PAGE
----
Text 6 Recruiting………………………………………………………………….………….55

Text 7 Employee Motivation……………………………………………………………..…..56

Text 8 Case Analysis………………………………………………………………………….57

Text 9 Problem Solving ……………………………………………………………………...58

Text 10 Meetings……………………………………………………………………………..60

 

UNIT 5 MARKETING SKILLS: BRANDING AND CONSUMER ACCEPTANCE................66

Text 1Evolution of Marketing……………………………………………………………...….69

Text 2 No title………………………………………………………………………………….70

Text 3 Finding the right Market …………………………………………………………..….70

Text 4 The Nature of Lifestyle…………………………………………………………….….71

Text 5 Consumers are so Different………………………………………………………..….72

Text 6 Satisfying Consumer Needs…………………………………………………………..74

Text 7 The Uniqueness of Service………………………………………………………...….76

Text 8 Branding……………………………………………………………………………….77

Text 9 International Marketing…………………………………………………………….….78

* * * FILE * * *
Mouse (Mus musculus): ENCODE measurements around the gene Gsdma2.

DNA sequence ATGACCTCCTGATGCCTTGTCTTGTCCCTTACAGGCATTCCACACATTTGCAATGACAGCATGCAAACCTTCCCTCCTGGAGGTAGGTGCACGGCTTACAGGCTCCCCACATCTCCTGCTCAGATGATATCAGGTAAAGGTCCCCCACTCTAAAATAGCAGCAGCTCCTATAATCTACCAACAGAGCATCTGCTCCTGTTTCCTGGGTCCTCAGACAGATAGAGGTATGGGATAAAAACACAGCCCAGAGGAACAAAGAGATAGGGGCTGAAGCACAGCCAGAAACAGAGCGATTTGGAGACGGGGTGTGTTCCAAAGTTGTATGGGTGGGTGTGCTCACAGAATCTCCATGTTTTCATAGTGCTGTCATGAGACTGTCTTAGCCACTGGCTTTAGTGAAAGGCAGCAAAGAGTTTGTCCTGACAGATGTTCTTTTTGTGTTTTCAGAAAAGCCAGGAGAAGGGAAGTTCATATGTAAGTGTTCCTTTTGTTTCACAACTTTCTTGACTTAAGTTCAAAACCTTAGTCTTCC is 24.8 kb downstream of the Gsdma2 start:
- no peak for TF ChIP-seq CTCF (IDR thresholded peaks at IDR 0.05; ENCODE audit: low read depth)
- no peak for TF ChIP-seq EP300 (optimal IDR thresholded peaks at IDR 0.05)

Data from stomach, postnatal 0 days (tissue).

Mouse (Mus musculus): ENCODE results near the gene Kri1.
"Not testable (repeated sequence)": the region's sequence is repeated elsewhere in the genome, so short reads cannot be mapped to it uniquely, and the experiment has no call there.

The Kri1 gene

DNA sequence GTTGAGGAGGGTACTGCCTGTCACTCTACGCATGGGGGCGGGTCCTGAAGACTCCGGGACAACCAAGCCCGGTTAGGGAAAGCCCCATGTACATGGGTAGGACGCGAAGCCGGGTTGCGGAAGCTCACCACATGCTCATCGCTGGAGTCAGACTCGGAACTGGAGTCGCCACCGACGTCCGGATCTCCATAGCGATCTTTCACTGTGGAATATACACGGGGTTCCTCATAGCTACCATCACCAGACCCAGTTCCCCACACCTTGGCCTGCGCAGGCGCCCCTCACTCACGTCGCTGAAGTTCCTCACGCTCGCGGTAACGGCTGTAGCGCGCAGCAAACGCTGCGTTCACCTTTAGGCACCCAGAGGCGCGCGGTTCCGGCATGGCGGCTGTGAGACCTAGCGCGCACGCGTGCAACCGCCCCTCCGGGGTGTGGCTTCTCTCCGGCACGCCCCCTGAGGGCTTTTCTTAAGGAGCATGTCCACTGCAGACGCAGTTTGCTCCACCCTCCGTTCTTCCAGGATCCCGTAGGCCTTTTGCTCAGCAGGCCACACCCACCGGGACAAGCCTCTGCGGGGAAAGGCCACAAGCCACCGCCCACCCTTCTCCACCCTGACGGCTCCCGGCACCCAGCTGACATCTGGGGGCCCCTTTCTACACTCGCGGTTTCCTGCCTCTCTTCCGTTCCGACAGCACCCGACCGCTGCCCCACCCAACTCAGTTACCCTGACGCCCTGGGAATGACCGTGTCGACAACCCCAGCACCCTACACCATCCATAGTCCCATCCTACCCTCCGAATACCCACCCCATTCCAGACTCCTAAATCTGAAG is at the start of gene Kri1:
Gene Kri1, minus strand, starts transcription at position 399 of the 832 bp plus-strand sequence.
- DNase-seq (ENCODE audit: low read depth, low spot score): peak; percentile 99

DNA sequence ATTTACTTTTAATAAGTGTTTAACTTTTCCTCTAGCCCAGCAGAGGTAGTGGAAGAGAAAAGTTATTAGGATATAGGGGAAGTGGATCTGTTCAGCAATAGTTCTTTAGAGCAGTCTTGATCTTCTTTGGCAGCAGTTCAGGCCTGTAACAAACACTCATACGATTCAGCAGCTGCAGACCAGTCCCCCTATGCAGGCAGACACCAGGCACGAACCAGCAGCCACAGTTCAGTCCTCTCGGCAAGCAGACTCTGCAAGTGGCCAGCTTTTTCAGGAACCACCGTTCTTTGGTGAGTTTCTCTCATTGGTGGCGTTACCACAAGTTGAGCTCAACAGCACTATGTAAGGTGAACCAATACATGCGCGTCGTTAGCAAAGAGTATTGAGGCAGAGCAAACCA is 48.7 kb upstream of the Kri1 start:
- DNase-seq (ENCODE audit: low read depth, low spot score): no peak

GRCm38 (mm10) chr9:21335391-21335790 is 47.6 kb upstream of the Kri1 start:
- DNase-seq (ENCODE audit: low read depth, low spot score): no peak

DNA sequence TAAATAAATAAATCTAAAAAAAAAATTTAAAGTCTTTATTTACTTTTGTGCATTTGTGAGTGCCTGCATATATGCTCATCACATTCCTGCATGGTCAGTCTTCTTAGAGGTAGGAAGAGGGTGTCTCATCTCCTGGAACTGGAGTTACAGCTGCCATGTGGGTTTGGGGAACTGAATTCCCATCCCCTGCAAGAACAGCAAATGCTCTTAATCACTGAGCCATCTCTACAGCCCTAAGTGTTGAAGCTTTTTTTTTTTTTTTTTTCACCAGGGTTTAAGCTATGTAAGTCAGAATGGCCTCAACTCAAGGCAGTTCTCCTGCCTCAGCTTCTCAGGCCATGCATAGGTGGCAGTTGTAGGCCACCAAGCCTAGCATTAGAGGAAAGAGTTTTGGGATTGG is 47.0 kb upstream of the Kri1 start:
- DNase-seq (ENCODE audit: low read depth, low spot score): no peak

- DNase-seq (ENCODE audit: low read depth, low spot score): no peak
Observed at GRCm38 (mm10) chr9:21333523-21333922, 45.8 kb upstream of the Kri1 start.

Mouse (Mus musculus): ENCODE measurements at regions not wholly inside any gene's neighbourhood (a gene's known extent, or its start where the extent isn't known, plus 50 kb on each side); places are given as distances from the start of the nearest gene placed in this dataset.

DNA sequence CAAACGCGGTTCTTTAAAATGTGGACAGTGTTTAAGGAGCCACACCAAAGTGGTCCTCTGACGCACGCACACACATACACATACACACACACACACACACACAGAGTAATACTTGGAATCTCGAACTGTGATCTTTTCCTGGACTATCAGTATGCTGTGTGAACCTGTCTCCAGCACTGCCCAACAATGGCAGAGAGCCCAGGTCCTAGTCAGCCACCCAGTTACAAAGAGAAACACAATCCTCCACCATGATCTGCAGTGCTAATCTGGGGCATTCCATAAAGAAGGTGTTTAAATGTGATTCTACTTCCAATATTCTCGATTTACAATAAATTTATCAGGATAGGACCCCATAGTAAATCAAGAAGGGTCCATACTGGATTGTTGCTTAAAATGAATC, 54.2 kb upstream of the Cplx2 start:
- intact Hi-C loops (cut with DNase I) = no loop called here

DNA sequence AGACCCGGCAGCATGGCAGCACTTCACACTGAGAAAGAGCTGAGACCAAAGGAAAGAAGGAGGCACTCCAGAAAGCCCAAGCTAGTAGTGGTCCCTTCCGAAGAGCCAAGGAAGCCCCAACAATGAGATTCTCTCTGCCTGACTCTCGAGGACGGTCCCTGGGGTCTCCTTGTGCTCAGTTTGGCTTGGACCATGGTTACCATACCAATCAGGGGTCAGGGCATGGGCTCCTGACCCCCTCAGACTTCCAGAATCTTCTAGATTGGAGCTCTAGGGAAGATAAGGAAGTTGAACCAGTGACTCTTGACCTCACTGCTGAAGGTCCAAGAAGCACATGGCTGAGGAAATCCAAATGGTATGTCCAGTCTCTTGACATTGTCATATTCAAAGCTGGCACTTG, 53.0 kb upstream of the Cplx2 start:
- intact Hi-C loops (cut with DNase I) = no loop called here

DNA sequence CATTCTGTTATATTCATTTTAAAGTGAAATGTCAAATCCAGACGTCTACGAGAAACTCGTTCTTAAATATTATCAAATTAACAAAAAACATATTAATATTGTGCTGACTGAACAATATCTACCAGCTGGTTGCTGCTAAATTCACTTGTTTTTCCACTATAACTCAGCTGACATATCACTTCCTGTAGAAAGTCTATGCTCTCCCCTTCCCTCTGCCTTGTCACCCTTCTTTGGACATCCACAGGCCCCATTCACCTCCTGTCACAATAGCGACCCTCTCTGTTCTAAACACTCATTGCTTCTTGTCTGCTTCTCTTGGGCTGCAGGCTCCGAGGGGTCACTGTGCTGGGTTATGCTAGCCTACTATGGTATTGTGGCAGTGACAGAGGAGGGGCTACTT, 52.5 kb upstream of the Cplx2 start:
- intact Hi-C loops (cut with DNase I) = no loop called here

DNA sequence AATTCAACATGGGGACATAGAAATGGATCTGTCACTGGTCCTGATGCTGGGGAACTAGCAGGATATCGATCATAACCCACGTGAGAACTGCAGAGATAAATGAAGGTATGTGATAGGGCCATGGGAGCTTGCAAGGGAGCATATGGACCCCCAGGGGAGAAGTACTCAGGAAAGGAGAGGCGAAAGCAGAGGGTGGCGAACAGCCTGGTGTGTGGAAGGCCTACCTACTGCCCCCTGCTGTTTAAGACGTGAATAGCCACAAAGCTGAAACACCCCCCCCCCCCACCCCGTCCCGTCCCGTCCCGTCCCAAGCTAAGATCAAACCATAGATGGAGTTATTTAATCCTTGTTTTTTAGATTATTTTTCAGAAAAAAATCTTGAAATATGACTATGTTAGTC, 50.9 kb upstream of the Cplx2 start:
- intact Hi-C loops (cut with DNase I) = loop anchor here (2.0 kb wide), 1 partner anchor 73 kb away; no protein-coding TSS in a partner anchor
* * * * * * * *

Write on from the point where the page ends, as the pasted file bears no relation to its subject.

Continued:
Text 10 Cultural Environment…………………………………………………………….….80

Text 11 Alternatives for International Operations…………………………………………….82

 

Additional Topic for Discussion TAXATION ……………………………………………………….87

 

 

U N I T 1

HUMAN RESOURCES

 

Vocabulary

aptitude- способность

manual dexterity – ловкость рук

to live by creeds and values – жить согласно кредо и ценностям

embedded – вложенный, встроенный

unconscious – бессознательный

indisputable – бесспорный

inherent – неотъемлемый

innate – врожденный

cunning and immature – хитрый и незрелый

intrinsic interest – внутренний интерес

To apply for a job – устраиваться на работу